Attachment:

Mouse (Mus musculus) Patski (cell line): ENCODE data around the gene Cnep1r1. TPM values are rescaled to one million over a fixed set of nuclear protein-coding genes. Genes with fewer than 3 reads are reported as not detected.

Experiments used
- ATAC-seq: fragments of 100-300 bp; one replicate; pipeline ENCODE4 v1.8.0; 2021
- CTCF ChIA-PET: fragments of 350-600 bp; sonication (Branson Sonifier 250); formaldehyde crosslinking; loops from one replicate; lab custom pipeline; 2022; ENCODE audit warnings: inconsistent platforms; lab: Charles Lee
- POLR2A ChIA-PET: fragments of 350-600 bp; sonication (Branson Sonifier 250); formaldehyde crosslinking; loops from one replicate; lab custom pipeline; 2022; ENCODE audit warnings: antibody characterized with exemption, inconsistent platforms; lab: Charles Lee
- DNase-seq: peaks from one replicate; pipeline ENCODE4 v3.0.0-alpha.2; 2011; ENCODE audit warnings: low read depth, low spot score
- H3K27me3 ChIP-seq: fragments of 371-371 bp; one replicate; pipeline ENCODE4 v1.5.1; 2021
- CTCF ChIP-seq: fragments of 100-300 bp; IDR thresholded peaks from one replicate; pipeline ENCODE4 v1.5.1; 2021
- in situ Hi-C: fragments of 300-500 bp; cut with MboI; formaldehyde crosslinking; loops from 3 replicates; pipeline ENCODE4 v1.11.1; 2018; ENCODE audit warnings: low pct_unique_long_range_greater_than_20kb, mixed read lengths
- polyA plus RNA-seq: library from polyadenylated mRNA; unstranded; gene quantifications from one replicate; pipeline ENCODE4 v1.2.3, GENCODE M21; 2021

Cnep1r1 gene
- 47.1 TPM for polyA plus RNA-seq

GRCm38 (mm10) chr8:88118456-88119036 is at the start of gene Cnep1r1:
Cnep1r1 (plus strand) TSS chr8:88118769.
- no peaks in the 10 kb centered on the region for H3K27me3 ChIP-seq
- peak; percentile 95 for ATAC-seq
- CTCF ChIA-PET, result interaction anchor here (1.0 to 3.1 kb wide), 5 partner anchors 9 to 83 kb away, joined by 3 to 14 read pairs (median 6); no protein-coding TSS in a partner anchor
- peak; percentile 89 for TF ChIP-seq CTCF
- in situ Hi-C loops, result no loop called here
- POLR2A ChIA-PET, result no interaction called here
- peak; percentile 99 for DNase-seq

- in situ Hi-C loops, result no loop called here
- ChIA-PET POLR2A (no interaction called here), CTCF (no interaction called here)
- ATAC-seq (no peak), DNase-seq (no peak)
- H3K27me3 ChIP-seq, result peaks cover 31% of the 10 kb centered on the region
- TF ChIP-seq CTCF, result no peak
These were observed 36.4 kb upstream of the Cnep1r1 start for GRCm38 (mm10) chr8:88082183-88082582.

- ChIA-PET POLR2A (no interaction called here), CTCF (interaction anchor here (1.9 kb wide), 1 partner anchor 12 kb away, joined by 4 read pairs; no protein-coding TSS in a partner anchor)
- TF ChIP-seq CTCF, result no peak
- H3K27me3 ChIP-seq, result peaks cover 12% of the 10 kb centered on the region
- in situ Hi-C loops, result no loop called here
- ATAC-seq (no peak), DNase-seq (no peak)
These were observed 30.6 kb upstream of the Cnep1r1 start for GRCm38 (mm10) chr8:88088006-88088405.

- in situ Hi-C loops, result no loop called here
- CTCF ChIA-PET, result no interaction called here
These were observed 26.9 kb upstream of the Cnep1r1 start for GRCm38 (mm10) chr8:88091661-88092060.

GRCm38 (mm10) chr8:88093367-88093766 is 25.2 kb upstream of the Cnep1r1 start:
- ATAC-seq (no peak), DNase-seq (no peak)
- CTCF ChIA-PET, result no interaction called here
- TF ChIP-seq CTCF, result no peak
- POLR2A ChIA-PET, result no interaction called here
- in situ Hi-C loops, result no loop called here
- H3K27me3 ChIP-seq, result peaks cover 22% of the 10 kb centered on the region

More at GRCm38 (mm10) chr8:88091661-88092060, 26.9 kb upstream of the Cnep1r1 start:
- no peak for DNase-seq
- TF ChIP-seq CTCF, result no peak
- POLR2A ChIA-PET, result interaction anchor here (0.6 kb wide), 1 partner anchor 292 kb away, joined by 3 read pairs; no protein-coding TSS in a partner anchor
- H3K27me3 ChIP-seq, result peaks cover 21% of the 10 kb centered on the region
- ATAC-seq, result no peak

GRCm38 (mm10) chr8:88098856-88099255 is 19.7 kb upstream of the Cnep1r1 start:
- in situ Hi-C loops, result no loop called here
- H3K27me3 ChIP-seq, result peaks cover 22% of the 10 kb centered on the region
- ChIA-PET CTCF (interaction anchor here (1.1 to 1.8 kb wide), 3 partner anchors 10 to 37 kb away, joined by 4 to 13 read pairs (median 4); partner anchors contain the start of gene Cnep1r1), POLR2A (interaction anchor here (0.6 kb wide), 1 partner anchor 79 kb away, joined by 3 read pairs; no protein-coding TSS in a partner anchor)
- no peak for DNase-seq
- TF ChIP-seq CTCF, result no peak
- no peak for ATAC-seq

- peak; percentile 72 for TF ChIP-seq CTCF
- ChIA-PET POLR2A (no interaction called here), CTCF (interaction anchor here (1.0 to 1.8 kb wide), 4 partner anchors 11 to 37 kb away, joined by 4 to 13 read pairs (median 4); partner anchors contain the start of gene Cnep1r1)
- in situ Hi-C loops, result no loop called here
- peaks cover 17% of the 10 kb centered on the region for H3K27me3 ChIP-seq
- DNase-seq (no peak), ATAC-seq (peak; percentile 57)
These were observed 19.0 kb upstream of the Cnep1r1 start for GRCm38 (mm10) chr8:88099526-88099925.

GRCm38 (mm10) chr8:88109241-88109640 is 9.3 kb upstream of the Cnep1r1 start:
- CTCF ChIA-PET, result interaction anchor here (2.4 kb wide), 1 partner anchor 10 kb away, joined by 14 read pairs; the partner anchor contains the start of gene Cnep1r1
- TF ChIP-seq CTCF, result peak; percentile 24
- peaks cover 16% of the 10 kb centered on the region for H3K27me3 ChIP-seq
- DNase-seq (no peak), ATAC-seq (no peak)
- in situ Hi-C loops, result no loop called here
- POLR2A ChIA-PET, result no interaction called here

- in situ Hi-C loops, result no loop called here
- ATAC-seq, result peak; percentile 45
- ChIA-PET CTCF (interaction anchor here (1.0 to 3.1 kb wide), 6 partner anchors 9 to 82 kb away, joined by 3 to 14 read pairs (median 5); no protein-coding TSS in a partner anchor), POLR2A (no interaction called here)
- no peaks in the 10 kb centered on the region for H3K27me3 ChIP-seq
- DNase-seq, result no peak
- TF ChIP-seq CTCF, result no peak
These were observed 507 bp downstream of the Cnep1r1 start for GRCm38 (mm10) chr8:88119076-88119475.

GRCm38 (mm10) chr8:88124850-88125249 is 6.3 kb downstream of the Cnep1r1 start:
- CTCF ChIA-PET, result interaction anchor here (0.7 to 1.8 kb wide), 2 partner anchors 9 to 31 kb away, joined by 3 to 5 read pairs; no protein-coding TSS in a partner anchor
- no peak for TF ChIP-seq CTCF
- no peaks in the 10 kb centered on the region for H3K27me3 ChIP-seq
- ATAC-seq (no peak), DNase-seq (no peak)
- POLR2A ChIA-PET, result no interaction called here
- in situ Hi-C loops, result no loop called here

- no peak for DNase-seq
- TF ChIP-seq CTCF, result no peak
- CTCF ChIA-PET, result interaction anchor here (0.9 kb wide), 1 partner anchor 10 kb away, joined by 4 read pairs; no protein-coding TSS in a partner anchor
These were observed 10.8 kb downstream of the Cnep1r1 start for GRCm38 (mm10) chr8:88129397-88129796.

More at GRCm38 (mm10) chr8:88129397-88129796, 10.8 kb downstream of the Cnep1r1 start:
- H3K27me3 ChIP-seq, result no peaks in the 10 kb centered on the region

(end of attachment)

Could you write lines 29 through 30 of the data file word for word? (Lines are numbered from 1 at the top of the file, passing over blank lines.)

- TF ChIP-seq CTCF, result no peak
- H3K27me3 ChIP-seq, result peaks cover 12% of the 10 kb centered on the region